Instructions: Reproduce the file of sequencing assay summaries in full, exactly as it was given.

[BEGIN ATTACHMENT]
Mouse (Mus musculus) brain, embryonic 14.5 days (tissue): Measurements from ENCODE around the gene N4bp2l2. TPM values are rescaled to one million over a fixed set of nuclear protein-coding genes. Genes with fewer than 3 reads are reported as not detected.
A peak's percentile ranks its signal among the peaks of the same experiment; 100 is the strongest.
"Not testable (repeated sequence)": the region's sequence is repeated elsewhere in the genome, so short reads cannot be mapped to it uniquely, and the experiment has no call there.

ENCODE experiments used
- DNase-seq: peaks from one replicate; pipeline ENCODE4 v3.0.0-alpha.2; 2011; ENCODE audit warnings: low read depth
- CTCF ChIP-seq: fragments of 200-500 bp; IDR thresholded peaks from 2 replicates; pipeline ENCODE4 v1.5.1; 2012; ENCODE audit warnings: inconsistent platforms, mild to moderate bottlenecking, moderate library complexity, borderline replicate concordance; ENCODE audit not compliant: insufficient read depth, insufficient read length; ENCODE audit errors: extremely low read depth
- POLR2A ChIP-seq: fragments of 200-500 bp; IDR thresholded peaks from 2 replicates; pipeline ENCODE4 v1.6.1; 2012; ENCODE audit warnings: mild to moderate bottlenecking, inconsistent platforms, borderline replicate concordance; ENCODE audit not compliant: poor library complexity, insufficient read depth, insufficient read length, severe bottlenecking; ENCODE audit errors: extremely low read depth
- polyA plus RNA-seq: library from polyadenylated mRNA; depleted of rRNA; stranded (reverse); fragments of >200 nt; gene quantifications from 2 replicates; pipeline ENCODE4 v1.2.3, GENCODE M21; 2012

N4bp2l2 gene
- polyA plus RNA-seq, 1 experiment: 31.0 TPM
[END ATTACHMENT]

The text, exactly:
Mouse (Mus musculus) brain, embryonic 14.5 days (tissue): Measurements from ENCODE around the gene N4bp2l2. TPM values are rescaled to one million over a fixed set of nuclear protein-coding genes. Genes with fewer than 3 reads are reported as not detected.
A peak's percentile ranks its signal among the peaks of the same experiment; 100 is the strongest.
"Not testable (repeated sequence)": the region's sequence is repeated elsewhere in the genome, so short reads cannot be mapped to it uniquely, and the experiment has no call there.

ENCODE experiments used
- DNase-seq: peaks from one replicate; pipeline ENCODE4 v3.0.0-alpha.2; 2011; ENCODE audit warnings: low read depth
- CTCF ChIP-seq: fragments of 200-500 bp; IDR thresholded peaks from 2 replicates; pipeline ENCODE4 v1.5.1; 2012; ENCODE audit warnings: inconsistent platforms, mild to moderate bottlenecking, moderate library complexity, borderline replicate concordance; ENCODE audit not compliant: insufficient read depth, insufficient read length; ENCODE audit errors: extremely low read depth
- POLR2A ChIP-seq: fragments of 200-500 bp; IDR thresholded peaks from 2 replicates; pipeline ENCODE4 v1.6.1; 2012; ENCODE audit warnings: mild to moderate bottlenecking, inconsistent platforms, borderline replicate concordance; ENCODE audit not compliant: poor library complexity, insufficient read depth, insufficient read length, severe bottlenecking; ENCODE audit errors: extremely low read depth
- polyA plus RNA-seq: library from polyadenylated mRNA; depleted of rRNA; stranded (reverse); fragments of >200 nt; gene quantifications from 2 replicates; pipeline ENCODE4 v1.2.3, GENCODE M21; 2012

N4bp2l2 gene
- polyA plus RNA-seq, 1 experiment: 31.0 TPM